Canada invites more than 400,000 people to immigrate to this country every year, people who bring their life savings with them. They are presented with a situation where “This is what a house costs here,” and so go about finding a way to buy one.

When you have an ever-increasing number of people chasing an essentially static number of homes, the price goes up. That is the way the world works, and trying to force an artificial monkey wrench into the works will do nothing but exacerbate the problem.

That is Economics 101, and its truth is immutable.

David Hansen

Make it costly to flip a house

Well, I see once again the “experts” have taken a swing at house prices and missed. The only way to stop rampant rises in prices is to take the profit out of flipping.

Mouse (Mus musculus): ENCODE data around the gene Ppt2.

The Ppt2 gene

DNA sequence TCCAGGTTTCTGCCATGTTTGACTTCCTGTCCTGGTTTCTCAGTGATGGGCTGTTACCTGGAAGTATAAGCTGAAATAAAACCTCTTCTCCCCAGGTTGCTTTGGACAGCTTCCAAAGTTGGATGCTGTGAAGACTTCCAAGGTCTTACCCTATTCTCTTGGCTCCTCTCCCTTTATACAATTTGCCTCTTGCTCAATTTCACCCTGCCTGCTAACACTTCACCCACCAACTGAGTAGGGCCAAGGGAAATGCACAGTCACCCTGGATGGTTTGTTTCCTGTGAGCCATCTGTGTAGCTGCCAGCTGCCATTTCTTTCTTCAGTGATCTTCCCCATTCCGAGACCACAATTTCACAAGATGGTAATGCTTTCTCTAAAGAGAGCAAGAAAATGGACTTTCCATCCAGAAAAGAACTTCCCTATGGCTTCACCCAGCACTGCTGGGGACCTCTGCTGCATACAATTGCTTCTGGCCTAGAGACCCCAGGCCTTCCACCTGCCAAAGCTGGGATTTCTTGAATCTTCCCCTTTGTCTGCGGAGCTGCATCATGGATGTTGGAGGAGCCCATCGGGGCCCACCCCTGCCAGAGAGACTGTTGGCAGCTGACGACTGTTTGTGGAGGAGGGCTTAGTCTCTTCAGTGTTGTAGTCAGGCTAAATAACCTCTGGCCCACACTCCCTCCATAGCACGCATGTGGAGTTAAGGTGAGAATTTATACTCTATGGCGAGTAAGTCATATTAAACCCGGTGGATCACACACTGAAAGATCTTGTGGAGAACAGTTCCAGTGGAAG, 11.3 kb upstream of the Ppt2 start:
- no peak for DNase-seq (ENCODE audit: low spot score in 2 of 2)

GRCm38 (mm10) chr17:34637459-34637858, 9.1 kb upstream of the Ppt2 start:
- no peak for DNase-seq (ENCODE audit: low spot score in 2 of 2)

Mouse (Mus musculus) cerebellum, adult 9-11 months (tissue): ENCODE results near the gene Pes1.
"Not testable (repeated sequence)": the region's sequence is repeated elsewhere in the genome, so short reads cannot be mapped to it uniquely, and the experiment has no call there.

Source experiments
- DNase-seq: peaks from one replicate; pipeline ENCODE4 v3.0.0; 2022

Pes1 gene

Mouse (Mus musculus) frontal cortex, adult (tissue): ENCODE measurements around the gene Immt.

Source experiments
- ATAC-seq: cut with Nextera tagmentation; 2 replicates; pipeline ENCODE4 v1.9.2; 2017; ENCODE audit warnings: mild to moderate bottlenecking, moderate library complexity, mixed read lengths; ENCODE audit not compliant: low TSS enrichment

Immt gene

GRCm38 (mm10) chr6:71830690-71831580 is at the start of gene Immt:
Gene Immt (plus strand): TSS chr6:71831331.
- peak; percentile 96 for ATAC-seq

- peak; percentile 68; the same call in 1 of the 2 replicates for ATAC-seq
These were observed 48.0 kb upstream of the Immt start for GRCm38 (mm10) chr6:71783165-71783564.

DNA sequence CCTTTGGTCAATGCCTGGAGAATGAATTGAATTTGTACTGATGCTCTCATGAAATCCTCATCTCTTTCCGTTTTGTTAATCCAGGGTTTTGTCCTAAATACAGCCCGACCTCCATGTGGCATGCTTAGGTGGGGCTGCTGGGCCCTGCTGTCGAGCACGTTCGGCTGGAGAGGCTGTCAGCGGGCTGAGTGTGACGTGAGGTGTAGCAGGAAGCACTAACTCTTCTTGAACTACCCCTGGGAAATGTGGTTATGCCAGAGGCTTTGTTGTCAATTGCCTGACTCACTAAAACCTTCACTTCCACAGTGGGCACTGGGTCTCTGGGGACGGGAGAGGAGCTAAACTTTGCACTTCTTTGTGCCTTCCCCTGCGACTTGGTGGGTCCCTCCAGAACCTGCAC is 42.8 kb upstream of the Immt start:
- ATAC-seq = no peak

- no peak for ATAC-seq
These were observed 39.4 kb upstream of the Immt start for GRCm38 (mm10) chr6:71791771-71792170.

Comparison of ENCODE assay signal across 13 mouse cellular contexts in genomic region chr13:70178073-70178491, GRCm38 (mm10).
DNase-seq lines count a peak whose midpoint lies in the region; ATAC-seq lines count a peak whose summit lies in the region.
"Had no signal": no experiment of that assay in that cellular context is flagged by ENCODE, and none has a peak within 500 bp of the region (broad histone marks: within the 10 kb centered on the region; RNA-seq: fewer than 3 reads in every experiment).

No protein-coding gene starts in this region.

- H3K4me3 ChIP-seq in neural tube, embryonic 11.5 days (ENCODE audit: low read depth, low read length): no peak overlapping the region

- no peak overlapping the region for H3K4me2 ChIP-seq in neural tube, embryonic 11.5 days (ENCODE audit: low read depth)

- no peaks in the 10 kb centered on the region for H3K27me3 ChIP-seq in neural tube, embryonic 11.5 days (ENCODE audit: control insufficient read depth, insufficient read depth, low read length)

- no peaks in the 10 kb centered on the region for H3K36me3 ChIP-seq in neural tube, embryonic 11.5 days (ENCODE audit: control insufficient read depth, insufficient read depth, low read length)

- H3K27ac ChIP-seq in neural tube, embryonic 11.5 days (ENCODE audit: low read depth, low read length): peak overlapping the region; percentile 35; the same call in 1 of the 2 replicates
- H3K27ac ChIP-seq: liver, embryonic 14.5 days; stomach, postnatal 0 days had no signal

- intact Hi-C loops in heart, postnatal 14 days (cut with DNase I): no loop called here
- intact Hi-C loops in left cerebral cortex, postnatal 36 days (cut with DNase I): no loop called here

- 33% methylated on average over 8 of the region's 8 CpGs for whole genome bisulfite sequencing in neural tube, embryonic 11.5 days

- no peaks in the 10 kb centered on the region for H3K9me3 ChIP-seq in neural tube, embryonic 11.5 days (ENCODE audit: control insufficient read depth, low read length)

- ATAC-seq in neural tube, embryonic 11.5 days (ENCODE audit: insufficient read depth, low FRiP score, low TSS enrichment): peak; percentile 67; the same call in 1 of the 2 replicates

I have lived in my residence for 35 years. Now these “experts” think I should pay for that privilege.

A far better solution would be to institute a tax on the profit made from flipping, for example a house is bought and lived in for a short time, then resold at a profit.

I suggest that those profits made in less than one year be taxed at 90 per cent, 80 per cent in the second year and so on for a period of perhaps five years. Take the incentive of speculation out of the formula.

Here is another freebie for the Finance Department: Get rid of that irritating ****.9 at the pumps.

Clint L’Heureux